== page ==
Casino group Genting Malaysia Bhd had not been a favourite to displace any of the current veterans of the Macau market via the city’s public tender process, due to practical issues including what would happen to the non-gaming infrastructure created by the incumbents, says a veteran industry observer with first-hand knowledge of Macau’s gaming sector.
The commission overseeing the city’s public tender to award new 10-year casino concessions announced on Saturday the list of “provisional winners”. Macau’s six incumbent casino concessionaires saw their respective proposals selected by the commission.
A proposal by a Macau-registered entity linked to Genting Malaysia, GMM Ltd, was not among the preferred bids, stated the commission in a press briefing.
“Genting was always facing an uphill battle to displace an existing concessionaire,” said David Green, founder of consultancy Newpage Consulting Ltd and a former gaming regulator in Australia, in comments to GGRAsia.
He is also a former adviser to the Macau government on gaming. Mr Green was part of a consulting team from accountancy firm Arthur Andersen LLC, hired by the city’s government to advise on casino-market liberalisation at the turn of the current century.
He added: “The benefits of incumbency cannot be overstated. Even if Genting had presented an otherwise-winning bid, it must be remembered that the concessions relate only to the operation of casinos.
“The reversionary rights held by the [Macau government], only entitle it to possession of the casino premises and gaming equipment if a concession is terminated. This presents a significant practical impediment to awarding a concession to a new player, as the hotels, retail, entertainment and non-gaming facilities generally associated with a casino would remain under the control of the displaced casino concessionaire.”
Mr Green was referring to the fact that Macau’s six incumbent casino operators were all granted years ago land rights by the city’s authorities to develop their current large-scale casino complexes, which feature casinos, but also hotels, restaurants, shops, and an array of other attractions.
Under Macau’s legal system, if one of the incumbent firms was not granted a fresh casino licence, it would need to revert to the Macau government only its gaming assets – i.e., casinos and gaming equipment – at each of its Macau resorts. The rest of each property – i.e., all its non-gaming venues – would still be controlled by the displaced operator after its gaming licence lapsed.
During Saturday’s announcement of the tender results, the government representatives at the event stressed a number of times the need to ensure the “stability” of the city’s gaming industry and the “safeguarding” of the employment of Macau ID holders.
Analyst Samuel Yin Shao Yang, from Maybank Investment Bank Bhd, told GGRAsia that feedback he received from investors in Genting Malaysia indicated they were “actually not disappointed” that the firm missed out on a Macau licence.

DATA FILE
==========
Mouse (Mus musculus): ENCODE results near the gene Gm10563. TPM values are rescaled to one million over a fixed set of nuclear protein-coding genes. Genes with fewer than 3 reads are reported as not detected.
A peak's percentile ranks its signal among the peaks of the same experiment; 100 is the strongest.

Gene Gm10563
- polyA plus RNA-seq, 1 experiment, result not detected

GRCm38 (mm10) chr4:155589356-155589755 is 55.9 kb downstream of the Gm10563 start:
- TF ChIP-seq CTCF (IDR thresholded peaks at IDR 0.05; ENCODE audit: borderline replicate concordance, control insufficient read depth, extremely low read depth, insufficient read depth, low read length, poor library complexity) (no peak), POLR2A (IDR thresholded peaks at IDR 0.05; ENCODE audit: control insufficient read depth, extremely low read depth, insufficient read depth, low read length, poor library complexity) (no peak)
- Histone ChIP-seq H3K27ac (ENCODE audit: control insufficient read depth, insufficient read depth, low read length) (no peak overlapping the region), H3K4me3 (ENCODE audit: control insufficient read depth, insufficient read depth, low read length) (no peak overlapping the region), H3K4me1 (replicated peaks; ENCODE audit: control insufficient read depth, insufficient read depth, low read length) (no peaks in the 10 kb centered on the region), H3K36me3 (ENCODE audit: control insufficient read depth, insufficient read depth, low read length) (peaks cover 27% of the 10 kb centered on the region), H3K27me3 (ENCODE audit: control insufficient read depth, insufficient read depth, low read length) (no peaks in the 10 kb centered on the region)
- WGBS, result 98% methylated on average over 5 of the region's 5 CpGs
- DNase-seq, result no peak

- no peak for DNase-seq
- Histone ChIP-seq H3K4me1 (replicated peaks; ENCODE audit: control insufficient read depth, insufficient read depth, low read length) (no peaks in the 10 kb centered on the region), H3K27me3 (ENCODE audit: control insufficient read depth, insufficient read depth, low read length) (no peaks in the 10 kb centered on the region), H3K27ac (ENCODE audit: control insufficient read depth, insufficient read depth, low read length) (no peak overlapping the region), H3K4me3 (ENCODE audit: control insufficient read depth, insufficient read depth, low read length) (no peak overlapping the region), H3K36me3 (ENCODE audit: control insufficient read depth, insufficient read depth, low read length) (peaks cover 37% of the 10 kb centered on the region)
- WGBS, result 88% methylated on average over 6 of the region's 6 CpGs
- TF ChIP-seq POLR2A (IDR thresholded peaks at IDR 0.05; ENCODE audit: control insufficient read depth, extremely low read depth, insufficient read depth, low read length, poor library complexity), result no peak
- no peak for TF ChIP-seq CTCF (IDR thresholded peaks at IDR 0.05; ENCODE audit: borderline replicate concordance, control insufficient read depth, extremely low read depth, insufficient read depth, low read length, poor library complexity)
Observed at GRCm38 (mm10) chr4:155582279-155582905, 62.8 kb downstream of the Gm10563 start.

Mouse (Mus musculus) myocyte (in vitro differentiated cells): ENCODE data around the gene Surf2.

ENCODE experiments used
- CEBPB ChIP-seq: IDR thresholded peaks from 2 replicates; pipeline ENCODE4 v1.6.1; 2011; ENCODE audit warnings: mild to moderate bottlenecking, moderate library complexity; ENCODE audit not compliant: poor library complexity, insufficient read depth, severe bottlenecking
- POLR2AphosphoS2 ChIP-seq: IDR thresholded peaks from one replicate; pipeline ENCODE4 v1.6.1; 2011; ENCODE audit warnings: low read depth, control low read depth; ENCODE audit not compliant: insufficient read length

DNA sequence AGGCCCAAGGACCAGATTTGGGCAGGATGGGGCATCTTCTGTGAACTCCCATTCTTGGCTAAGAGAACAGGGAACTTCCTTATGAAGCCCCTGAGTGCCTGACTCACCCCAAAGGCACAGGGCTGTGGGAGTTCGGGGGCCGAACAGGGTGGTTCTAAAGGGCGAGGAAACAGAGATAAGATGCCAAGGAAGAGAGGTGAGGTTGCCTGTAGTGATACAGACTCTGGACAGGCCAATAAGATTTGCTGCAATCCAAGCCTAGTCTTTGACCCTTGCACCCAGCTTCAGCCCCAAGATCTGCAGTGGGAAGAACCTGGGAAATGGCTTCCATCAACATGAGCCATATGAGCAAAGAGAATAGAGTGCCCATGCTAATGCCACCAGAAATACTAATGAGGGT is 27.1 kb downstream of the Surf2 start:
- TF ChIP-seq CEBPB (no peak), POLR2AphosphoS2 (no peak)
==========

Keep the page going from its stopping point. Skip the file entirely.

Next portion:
“They just don’t see Macau turning around so soon”, he added, in reference to the lacklustre performance of the city’s gaming industry in recent years. “Genting Malaysia investors still take a dim view of Macau.”
For his part, Mr Green told GGRAsia: “I suspect that Genting may have not expected to win a concession in its own right, but rather present itself as a suitable prospective casino operations manager in the event that any incumbent decided, or was forced by the constrained gaming market, into becoming a property company.”
Door still open
Genting Malaysia has a casino monopoly in its home market via the Resorts World Genting complex, and also runs casinos in the United States, the Bahamas, the United Kingdom and Egypt. The Genting group also operates a casino resort in Singapore, via Genting Singapore Ltd.
Macau is one of the major gaming jurisdictions where the Genting companies do not have a presence. The group had also made a submission in the Macau concession tender that took place at the turn of the current century, but was not selected.
Investment analysts and industry observers had previously stated that they did not expect the Genting group to displace a current veteran of the Macau market in the public tender process.
In a memo issued on Sunday, investment bank JP Morgan Securities (Asia Pacific) Ltd said the Genting group might “still want to participate via equity/joint venture investment” in the Macau market “if prices are right and the government is okay”.
JP Morgan added that the decision by the Macau government to persist with the six incumbents was “great news”.
“One of the biggest overhangs of recent years [regarding Macau’s gaming industry] is now removed,” stated analyst DS Kim.
He noted that the “only known unknowns” regarding the new licences were the minimum investment requirements for the next 10 years and the annual concession premium to be paid by each operator. That information was not disclosed during Saturday’s press conference.
JP Morgan said it estimated the minimum investment requirements to range from US$2 billion to US$3 billion-plus per operator, “with bigger operators” such as Galaxy Entertainment Group Ltd and Sands China Ltd “spending on the higher ends”.
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